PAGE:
NASA Curiosity Rover on 26 February 2020. (NASA/JPL-Caltech/MSSS)

Curiosity's New Selfie Makes Self-Isolation Seem a Lot Easier on Mars

23 MARCH 2020

While we're on Earth grappling with one of the biggest pandemics in modern memory, NASA's Curiosity rover is still pottering around Mars, probably enjoying the serenity - just as it has been for the last eight years.


We're still receiving great selfies from the rover, too. Just last month, on February 26, Curiosity took a selfie at the Hutton Drill Site before climbing up towards the Greenheugh pediment, setting a record for the steepest terrain it's ever climbed.

"Kudos to our rover drivers for making it up the steep, sandy slope below the Greenheugh pediment," writes planetary geologist Michelle Minitti in a NASA blog post, "and delivering us to a stretch of geology we had our eyes on even before we landed in Gale crater!"

8631 PIA23624 Annotated web(NASA/JPL-Caltech/MSSS)

It wasn't an easy climb, though. NASA team explains that it took the little rover three attempts to scale the hill, the second attempt tilting Curiosity to a rather large 31 degree angle.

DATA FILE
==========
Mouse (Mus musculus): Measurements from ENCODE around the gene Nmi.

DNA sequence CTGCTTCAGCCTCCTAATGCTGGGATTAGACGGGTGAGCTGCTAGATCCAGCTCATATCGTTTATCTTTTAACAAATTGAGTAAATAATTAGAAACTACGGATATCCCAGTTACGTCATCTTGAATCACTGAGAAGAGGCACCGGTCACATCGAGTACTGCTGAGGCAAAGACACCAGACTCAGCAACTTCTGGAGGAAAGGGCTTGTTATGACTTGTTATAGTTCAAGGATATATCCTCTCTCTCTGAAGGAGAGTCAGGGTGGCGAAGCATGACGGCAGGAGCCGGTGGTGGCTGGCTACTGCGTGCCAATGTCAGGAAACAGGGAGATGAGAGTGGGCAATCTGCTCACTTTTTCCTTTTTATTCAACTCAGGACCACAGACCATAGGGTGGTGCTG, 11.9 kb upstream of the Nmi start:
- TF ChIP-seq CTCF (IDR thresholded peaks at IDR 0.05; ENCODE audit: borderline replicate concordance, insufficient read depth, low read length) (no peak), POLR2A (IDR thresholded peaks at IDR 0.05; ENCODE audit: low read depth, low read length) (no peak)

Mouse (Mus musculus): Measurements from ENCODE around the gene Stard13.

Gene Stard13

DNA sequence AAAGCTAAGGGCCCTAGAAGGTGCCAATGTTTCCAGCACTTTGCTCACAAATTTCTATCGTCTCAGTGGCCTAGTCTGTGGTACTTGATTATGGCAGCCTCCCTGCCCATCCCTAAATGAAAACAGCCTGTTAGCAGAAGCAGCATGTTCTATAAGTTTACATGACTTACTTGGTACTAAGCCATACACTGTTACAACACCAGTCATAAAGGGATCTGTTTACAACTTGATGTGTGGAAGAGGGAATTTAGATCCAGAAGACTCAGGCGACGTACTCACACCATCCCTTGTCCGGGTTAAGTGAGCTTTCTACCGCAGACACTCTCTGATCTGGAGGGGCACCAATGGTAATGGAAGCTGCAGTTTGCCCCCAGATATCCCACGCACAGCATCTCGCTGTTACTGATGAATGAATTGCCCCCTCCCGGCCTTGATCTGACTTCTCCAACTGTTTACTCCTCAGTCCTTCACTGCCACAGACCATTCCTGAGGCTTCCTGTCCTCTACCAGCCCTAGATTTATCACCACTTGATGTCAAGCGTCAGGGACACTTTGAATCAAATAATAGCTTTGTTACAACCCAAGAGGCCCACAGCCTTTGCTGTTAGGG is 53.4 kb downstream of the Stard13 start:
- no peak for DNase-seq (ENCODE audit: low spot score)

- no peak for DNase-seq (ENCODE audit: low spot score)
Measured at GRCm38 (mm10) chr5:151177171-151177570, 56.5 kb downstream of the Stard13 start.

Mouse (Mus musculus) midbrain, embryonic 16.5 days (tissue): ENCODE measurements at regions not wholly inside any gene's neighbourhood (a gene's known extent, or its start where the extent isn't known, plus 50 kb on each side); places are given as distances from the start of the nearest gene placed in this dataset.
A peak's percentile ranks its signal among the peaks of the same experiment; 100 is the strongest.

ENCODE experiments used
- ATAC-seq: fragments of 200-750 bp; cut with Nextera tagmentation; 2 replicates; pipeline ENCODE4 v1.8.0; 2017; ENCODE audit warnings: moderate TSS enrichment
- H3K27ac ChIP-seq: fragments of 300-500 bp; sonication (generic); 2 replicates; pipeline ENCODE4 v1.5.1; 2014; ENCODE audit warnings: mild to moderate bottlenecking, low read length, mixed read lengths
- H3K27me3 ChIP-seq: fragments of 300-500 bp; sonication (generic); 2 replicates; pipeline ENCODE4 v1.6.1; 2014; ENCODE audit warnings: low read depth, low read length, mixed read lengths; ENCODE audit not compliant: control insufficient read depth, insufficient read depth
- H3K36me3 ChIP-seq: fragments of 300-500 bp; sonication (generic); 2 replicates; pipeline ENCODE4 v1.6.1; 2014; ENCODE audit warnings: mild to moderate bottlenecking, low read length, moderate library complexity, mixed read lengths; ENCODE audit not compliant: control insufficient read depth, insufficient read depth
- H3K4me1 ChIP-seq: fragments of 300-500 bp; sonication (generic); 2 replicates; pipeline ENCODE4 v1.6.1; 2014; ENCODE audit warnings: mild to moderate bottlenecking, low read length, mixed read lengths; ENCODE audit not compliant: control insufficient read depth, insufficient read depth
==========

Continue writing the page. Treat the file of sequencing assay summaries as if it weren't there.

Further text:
It's unlikely that said angle would flip the rover: The wheel system on Curiosity allows it to tilt up to a precarious 45 degree angle without flipping, although even with that safety feature, it can take a few attempts if the wheels spin in place.

So, Curiosity is here, right way up, for another day. As long as its human crews on Earth can still work, it'll keep exploring the Red Planet.

Never one to stay still for long, Curiosity is going to continue climbing the pediment, and basically enjoy the view.

Curiosity after the climb on 6 March. (NASA/JPL-Caltech)Raw image of Curiosity after the climb on March 6. (NASA/JPL-Caltech)

"Now that we do not have a steep cliff in our front windshield, the skies stretch largely unencumbered above and around us," explains Minitti.

"Navcam will take a 360 degree look around for dust devils on two different sols, and will acquire movies looking for clouds both in the afternoon and early morning. Mastcam and Navcam will assess the dustiness of the atmosphere by gazing across Gale crater from our great viewpoint."